If someone contacts you out of the blue and says I’d like to send you to shoot historic Mudejar architecture (which I love) in Andalucia (where I lived all too briefly) would you think it was too good to be true? I kind of did. But it wasn’t! I’ve just returned from there, had a great time and I think some rather good results!
Notes to return to:
Normally, when architectural photographers talk about their work, it is to share information like the sort found on this page:
The technical how to stuff.
Normally, when academics talk about photography, it is to share thoughts about their areas of study: post-structuralism, feminism, marxism, the standard isms. I doubt there is any need to provide a link to any of the well known, well explicated never dry well that is the brilliant work from the 70s and 80s, to which we still return, or the more recent and equally wonderful updates from Mitchell, Batchen, Bates, Cotton, Frosh, Klein, etc.
The reason I write now – and the fundamental reason why I decided to undertake the doctoral research exercise in protracted masochism – is that I believe there is an important space in the middle of those two voices, two camps, two fields, two schools of thought, two ways. Something like the critic as artist, or the artist as critic. I see a need for a translator, diplomat or liaison. Someone with a stake and foot on either side of the divide. Because the two sides are not listening to each other at the moment. They are each preaching to the converted, and with a medium and practice like photography that seems an unnecessary two-culture binary, since photography is itself made up of those two key parts and should not be looked at as one half by one half. I can give two examples of why the divide is problematic.
Commercial and amateur photography makes up most of the images we will ever see in a life time, and a small percentage (ever growing in number?) of people ad to that fine art photography. I would say, however that most of these practitioners do not read what theorists write about photography. I would also guess that many would reply, like Andreas Gursky, if they did start to read what academics say about his practice, that much or all of that writing is irrelevant. So academics often write about photography as though it were an excavation into a pit filled with ancient Gujarat literature, legible only to a small panel of trained experts who think and write about that distant culture cut off from but still an antecedent to the world we live in. Or its a bit like science fiction writing: you make up a world to write about in order to reflect and critique the world you do live in. This point is important because it means that there is a total disconnect between theory and practice. Because on the other hand theorists are not really interested in how photographs are made.
This point was driven home the other night. I was having a lovely conversation with a professor about photography and architecture, during which we discussed the possibility of doing a keynote together, each taking a different position on architectural photography, the third space (emergent from collaboration) etc. But soon it became apparent that the points I wanted to articulate were ineffable. I was told as much.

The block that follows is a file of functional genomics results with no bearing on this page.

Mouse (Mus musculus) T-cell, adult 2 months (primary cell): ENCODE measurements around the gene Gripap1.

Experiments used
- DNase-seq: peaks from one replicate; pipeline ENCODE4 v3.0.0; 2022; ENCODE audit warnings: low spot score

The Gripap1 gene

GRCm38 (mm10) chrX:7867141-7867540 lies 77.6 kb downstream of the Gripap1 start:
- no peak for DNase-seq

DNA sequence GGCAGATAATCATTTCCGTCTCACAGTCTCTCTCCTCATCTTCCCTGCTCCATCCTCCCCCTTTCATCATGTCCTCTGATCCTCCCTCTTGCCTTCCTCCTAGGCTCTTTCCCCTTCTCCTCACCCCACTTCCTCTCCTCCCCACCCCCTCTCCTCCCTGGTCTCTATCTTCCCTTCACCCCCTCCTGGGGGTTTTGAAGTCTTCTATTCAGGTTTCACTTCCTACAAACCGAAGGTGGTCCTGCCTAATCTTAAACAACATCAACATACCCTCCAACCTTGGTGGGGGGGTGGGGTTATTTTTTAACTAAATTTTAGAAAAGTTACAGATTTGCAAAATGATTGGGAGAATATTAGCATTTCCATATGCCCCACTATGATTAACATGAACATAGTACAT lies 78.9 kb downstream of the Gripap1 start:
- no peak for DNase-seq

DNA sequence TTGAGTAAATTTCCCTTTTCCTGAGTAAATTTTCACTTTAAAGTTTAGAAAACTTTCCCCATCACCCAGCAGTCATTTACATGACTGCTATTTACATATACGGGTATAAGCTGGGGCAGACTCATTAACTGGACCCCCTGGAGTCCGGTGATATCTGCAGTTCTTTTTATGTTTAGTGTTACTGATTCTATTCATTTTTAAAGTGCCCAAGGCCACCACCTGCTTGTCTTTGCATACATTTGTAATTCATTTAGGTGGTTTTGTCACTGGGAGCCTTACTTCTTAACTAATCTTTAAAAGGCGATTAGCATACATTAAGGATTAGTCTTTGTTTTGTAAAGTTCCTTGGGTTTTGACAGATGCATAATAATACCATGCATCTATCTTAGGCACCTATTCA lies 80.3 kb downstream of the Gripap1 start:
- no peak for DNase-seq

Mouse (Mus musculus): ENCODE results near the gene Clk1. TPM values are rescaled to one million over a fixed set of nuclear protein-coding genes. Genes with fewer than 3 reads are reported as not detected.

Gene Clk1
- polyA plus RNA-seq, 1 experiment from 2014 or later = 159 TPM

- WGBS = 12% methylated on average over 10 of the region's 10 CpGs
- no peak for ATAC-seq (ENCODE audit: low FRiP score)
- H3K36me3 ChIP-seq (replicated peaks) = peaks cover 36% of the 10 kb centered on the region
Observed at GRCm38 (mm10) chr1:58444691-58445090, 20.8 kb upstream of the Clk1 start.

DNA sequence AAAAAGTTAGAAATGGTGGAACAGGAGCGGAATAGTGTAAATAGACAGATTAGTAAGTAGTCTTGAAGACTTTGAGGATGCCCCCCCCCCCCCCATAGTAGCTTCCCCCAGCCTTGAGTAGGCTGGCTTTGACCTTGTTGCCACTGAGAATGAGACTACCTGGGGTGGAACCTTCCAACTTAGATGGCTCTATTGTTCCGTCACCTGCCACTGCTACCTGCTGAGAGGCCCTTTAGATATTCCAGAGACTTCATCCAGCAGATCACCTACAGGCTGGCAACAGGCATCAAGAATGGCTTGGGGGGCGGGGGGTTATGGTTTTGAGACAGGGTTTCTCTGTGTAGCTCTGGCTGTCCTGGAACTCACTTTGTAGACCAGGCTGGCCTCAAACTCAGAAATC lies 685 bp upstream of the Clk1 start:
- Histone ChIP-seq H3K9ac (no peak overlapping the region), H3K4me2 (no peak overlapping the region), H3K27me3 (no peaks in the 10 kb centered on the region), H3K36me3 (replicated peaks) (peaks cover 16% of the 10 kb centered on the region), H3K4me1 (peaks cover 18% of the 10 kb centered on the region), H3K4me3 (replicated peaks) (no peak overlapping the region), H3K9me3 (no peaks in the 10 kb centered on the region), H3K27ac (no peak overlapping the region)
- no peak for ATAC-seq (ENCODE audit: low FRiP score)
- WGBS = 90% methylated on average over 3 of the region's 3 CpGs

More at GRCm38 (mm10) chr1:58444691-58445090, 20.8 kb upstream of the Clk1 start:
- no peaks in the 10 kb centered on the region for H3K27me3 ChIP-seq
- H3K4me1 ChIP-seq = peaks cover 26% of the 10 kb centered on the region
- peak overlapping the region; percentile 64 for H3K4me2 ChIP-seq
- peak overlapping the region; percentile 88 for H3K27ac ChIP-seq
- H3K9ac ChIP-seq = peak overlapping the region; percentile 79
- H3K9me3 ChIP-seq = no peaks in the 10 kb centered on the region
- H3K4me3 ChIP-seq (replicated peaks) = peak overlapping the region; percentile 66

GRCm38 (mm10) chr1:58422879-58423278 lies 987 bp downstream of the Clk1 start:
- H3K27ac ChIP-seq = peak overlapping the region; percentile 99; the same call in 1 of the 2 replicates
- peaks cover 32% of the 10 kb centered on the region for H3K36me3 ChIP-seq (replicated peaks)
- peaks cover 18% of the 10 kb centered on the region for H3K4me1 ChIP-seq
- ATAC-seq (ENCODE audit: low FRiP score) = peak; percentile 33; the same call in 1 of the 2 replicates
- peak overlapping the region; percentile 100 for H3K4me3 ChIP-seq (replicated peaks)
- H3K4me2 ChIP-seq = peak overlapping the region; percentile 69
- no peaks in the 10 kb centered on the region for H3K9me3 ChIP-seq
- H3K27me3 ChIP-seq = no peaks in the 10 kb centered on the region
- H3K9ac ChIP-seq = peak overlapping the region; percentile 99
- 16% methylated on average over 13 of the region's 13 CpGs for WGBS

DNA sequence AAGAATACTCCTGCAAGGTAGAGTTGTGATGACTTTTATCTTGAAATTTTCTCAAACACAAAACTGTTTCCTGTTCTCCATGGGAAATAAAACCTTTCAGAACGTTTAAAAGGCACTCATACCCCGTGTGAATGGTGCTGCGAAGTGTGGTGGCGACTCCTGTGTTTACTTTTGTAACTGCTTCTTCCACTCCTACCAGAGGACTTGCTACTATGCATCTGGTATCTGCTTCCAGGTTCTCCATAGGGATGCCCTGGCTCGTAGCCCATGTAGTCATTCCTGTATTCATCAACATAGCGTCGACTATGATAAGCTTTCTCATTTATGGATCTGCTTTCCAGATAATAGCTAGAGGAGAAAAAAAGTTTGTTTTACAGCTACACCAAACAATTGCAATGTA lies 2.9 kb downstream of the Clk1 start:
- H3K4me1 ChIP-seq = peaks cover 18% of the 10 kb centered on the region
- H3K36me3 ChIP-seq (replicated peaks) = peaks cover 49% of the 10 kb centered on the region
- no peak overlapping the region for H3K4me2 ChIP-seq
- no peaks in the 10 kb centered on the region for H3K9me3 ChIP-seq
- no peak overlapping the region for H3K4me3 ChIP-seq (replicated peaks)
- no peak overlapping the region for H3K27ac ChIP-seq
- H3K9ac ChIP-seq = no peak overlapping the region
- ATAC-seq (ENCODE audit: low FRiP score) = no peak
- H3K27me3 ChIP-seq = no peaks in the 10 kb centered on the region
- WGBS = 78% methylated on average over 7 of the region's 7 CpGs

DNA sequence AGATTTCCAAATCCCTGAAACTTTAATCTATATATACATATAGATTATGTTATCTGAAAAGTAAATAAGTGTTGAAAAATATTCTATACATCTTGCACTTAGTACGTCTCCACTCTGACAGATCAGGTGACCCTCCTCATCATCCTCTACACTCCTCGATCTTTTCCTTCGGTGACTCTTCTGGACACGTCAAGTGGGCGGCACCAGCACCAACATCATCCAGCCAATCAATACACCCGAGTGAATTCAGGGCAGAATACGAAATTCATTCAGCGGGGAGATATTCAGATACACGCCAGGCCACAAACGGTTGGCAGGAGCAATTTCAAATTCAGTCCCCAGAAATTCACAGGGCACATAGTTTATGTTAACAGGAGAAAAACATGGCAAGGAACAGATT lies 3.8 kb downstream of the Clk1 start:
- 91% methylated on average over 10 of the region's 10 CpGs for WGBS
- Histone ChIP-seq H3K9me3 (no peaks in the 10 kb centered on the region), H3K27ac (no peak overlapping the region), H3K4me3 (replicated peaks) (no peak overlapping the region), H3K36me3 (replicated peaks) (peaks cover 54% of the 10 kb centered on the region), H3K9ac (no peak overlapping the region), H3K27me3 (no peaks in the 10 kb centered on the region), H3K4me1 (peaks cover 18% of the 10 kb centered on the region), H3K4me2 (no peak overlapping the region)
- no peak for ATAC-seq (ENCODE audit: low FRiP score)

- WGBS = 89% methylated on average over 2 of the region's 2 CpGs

I said it was important to state that images look the way they do in large part due to the conditions of production. Each theatre I was shooting for a book project (which we were discussing) was willing to give me only 1-2 hours to shoot. They were not willing to let me alter the lighting. They were very difficult to gain access to and had to be contacted repeatedly over the course of several months via mutual friends and colleagues. In short, the practical and mundane issues of phonecalls, emails, coercion and ical had far more to do with the end result (what the pictures look like) than either my ideas, her own or the book publishers. Added to that, none of the funding for the project came through, so that means everything has to be done on a shoe-string which complicates planning, adds to stress, and limits the amount of equipment it is feasible to travel with.
None of this mundane stuff should be discussed, she said, because in the end, what you are left with are the images. And I can relate to that sentiment up to a point. I constantly tell my students I am interested in results not excuses, and that they should centre on the work not themselves when it comes to overcoming difficulties along the way. The trouble is, since no one talks about these things, they become the naked emperor elephant in the room. These key determinant factors are eschewed in favour of discourses about discourses, so part of the reason for why things are the way the are is overlooked – because it is uncomfortable, embarrassing, irrelevant to talk about them. Theory not practice. Business as usual in academic life, far away from the petty concerns of businesses? I think that is a big mistake.
For that reason, I am writing this blog. I hope to produce a body of texts by the end of this year that will be engaging to read. I hope to have ready a volume of images that will dialogue with those texts as well as merit contemplation on its own. I hope both appear professional, original, worthwhile. But without this back story they are not only a lie, they are a complicit part of the problem. I could go very conspiracy theory here, but in short, there is a gap between talking about technical excellence, equipment, practices, aesthetics or writing about photography as a part of culture, discourse, power, communication, belief.